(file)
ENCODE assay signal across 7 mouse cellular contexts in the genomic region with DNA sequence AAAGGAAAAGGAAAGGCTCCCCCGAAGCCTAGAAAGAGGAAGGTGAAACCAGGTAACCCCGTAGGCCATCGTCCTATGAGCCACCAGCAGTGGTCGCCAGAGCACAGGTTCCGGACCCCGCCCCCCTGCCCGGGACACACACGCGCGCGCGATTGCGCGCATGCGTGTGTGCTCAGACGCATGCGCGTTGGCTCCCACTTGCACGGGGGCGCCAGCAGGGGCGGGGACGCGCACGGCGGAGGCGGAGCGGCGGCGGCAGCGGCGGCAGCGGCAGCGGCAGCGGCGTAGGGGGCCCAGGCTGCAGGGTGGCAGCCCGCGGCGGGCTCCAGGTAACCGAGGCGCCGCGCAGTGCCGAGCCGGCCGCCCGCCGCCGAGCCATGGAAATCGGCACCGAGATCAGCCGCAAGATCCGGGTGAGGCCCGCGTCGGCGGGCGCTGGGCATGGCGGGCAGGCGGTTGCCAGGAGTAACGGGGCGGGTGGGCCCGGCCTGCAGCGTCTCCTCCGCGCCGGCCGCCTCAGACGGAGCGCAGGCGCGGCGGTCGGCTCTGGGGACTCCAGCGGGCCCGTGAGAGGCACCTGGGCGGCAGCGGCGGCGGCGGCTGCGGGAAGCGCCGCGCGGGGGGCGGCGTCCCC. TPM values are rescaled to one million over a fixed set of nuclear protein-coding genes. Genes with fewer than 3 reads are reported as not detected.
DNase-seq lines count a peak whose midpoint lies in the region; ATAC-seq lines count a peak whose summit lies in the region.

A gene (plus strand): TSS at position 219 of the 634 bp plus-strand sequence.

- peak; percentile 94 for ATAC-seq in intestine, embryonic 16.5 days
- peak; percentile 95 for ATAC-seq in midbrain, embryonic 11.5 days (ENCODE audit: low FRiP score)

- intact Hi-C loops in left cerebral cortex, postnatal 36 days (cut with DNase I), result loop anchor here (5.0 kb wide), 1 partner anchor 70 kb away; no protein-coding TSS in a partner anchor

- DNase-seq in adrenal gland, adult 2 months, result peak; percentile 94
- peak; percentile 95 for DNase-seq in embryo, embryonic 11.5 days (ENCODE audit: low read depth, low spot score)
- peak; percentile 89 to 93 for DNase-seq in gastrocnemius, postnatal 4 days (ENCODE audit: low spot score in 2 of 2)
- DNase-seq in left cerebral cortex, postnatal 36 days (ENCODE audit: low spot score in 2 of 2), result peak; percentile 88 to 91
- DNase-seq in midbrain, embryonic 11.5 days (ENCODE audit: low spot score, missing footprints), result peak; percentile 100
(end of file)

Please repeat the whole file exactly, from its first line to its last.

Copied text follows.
ENCODE assay signal across 7 mouse cellular contexts in the genomic region with DNA sequence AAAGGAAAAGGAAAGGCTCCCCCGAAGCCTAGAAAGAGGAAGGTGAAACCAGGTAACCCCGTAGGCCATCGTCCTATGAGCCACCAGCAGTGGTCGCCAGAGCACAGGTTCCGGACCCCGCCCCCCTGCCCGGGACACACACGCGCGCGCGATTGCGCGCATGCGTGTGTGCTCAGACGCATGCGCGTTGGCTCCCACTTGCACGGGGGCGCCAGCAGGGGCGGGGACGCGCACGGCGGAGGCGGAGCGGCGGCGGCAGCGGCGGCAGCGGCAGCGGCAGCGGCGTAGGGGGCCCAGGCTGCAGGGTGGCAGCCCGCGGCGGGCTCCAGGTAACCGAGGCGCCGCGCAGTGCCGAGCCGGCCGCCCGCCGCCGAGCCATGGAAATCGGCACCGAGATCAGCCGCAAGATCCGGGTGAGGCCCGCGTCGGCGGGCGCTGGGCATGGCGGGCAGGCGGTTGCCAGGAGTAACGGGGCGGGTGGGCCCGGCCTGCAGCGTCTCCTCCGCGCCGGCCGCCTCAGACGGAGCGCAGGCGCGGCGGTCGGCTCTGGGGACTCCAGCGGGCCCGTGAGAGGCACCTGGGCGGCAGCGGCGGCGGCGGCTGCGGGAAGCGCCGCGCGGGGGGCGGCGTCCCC. TPM values are rescaled to one million over a fixed set of nuclear protein-coding genes. Genes with fewer than 3 reads are reported as not detected.
DNase-seq lines count a peak whose midpoint lies in the region; ATAC-seq lines count a peak whose summit lies in the region.

A gene (plus strand): TSS at position 219 of the 634 bp plus-strand sequence.

- peak; percentile 94 for ATAC-seq in intestine, embryonic 16.5 days
- peak; percentile 95 for ATAC-seq in midbrain, embryonic 11.5 days (ENCODE audit: low FRiP score)

- intact Hi-C loops in left cerebral cortex, postnatal 36 days (cut with DNase I), result loop anchor here (5.0 kb wide), 1 partner anchor 70 kb away; no protein-coding TSS in a partner anchor

- DNase-seq in adrenal gland, adult 2 months, result peak; percentile 94
- peak; percentile 95 for DNase-seq in embryo, embryonic 11.5 days (ENCODE audit: low read depth, low spot score)
- peak; percentile 89 to 93 for DNase-seq in gastrocnemius, postnatal 4 days (ENCODE audit: low spot score in 2 of 2)
- DNase-seq in left cerebral cortex, postnatal 36 days (ENCODE audit: low spot score in 2 of 2), result peak; percentile 88 to 91
- DNase-seq in midbrain, embryonic 11.5 days (ENCODE audit: low spot score, missing footprints), result peak; percentile 100